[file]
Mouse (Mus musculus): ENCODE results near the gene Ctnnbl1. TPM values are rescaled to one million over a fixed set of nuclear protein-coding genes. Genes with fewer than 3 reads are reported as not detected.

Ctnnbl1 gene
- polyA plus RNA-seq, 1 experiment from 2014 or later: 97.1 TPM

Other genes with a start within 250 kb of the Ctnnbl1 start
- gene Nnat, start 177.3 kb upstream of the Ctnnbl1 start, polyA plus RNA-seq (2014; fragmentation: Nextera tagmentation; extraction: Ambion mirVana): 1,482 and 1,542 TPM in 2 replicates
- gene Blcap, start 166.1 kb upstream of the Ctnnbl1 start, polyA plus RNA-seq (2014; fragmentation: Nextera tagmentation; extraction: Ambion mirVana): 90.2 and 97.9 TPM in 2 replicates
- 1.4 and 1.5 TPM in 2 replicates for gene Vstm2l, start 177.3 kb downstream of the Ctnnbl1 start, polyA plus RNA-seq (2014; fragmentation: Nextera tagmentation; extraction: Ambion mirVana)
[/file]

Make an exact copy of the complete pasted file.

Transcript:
Mouse (Mus musculus): ENCODE results near the gene Ctnnbl1. TPM values are rescaled to one million over a fixed set of nuclear protein-coding genes. Genes with fewer than 3 reads are reported as not detected.

Ctnnbl1 gene
- polyA plus RNA-seq, 1 experiment from 2014 or later: 97.1 TPM

Other genes with a start within 250 kb of the Ctnnbl1 start
- gene Nnat, start 177.3 kb upstream of the Ctnnbl1 start, polyA plus RNA-seq (2014; fragmentation: Nextera tagmentation; extraction: Ambion mirVana): 1,482 and 1,542 TPM in 2 replicates
- gene Blcap, start 166.1 kb upstream of the Ctnnbl1 start, polyA plus RNA-seq (2014; fragmentation: Nextera tagmentation; extraction: Ambion mirVana): 90.2 and 97.9 TPM in 2 replicates
- 1.4 and 1.5 TPM in 2 replicates for gene Vstm2l, start 177.3 kb downstream of the Ctnnbl1 start, polyA plus RNA-seq (2014; fragmentation: Nextera tagmentation; extraction: Ambion mirVana)